Your body is very fond of oxygen and does whatever it can to get it. Here we look at oxygen recovery, and what it means to your body and your workout.
What is Oxygen Recovery?
Oxygen recovery is what happens when you have oxygen debt. Your body uses oxygen to create energy. Breathing supports your day-to-day living. Sitting, working, sleeping, are all fueled by every breath you take. However, hard exercise requires even more energy. A strenuous activity, such as running, will quickly burn up your oxygen stores resulting in oxygen debt. When your body has used up all the oxygen it had easy access to, it has to get more. This is why a workout will make you breathe heavy. Your body is grabbing for more oxygen, or ‘recovering’ it.
How Your Body Uses Oxygen
It’s not so much just air your body wants, it’s the percentage of that air that contain that very important chemical oxygen. Your blood craves it. Blood cells pick up oxygen from the millions of tiny aleoli (little bubbles) lining your lungs, and use it to fuel your entire body. In regard to exercise, oxygen is responsible for the production of ATP, a neurotransmitter which allows your muscles to function. The more demand you put on your muscles to function, the more ATP it needs.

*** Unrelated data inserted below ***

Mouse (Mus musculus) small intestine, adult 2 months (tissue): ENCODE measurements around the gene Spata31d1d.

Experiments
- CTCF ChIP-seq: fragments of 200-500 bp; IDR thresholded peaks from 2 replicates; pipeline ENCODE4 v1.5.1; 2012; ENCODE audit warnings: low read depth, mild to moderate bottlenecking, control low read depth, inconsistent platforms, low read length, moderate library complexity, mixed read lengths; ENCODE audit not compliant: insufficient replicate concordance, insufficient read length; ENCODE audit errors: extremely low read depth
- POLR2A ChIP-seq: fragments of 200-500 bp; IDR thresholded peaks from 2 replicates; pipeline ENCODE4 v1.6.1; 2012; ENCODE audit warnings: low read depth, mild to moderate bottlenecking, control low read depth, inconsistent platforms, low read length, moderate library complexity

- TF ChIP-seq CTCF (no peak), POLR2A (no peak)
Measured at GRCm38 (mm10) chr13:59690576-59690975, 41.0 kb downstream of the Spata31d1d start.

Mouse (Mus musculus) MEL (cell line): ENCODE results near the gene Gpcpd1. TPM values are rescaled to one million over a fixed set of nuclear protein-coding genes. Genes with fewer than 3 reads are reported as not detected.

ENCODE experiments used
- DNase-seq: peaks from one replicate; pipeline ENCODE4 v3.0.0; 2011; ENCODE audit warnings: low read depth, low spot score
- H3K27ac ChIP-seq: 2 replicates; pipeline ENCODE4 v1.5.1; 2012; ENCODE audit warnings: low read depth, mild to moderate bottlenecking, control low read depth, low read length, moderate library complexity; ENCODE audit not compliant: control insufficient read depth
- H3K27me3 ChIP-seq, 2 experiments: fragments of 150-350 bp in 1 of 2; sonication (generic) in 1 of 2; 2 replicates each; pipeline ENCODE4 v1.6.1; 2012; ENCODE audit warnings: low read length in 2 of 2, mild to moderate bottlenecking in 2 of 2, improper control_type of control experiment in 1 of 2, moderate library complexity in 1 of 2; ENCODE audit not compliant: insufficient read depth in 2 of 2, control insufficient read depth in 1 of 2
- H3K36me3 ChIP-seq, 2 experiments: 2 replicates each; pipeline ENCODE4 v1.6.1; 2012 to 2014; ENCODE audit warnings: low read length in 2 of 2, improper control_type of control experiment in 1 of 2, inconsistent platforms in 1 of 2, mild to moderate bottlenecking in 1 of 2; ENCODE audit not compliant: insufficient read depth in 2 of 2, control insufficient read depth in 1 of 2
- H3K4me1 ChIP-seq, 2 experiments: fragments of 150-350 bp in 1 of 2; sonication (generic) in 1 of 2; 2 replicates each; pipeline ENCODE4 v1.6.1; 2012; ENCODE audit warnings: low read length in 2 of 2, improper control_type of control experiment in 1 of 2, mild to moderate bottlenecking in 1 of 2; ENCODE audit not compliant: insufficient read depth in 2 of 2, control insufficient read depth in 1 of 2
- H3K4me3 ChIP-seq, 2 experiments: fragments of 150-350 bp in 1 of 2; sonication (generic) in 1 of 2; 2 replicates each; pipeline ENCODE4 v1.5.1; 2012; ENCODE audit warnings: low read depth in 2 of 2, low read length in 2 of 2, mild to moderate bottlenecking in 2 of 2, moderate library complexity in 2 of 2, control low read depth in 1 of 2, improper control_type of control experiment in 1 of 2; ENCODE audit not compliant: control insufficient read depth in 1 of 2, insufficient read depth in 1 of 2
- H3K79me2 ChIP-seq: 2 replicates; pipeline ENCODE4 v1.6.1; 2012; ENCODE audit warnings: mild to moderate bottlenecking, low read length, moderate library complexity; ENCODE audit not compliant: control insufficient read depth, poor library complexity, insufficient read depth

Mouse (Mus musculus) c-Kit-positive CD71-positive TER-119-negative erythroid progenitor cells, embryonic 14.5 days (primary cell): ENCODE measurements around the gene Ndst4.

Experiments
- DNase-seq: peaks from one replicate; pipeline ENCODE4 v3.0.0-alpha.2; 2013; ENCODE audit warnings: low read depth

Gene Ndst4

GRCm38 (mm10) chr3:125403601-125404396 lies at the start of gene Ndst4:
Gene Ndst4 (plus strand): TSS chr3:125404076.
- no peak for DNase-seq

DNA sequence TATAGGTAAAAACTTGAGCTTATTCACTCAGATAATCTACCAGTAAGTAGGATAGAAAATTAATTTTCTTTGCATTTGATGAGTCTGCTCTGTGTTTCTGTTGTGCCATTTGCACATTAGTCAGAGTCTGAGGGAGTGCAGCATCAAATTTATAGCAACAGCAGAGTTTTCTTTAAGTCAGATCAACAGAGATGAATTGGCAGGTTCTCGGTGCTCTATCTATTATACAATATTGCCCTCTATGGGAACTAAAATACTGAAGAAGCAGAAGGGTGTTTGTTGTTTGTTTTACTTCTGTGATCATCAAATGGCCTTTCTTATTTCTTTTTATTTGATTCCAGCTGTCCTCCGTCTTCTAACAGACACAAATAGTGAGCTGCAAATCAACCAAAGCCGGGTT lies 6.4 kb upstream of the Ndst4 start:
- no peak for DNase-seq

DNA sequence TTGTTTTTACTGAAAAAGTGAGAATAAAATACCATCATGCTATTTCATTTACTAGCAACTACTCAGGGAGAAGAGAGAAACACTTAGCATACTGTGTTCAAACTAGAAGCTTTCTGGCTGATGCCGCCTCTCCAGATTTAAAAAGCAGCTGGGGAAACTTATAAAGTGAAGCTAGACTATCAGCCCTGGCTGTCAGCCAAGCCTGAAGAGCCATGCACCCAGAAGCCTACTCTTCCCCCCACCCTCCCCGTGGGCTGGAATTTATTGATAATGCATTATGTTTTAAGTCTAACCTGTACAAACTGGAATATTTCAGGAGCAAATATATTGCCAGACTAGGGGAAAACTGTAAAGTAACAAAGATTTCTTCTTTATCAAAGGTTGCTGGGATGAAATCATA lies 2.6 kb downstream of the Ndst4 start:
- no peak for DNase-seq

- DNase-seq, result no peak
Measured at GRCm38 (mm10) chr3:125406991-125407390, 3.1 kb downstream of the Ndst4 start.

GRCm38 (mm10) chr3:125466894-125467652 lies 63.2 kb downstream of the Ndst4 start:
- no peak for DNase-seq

What Happens When You Can’t Recover Oxygen?
Your body can’t function without oxygen any more than your television can function without electricity. If you can’t recover the oxygen your body has burned, your body will turn off. There are many reasons you may not be able to recover quickly. Bronchial sickness and congenital conditions of the respiratory system, such as asthma, prevent proper quantities of air from entering you lungs. Simple over-exertion might push your body to the point of not being able to bring in enough oxygen to sustain activity. In worst cases, not recovering oxygen can mean suffocation and death. However, in the case of most exercise, the consequences are dire but not fatal. Exhaustion will occur. You will lost control of your muscles, your strength will fail you, and your body will collapse. In some cases exhaustion can cause lack of consciousness. Shutting down is your body’s defense, its last ditch effort to equalize itself.
Helping Oxygen Recovery Along
To maintain a good balance of oxygen in your system, be mindful of your need for it. Make sure deep, controlled breathing is a part of your exercise routine. If you have a medical condition that impairs breathing, know your limits and have appropriate medication nearby. If you exercise to the point that your lungs burn, they are telling you they are oxygen-starved. Give them a break to catch up with you.
Oxygen recovery is your body’s way of replenishing oxygen, the one thing it needs the most. Pay attention to your body during exercise routines, and be sure you are allowing enough air into your lungs. A lack of oxygen will impair your muscle performance and your metabolism. Remember, bad breathing means bad workouts.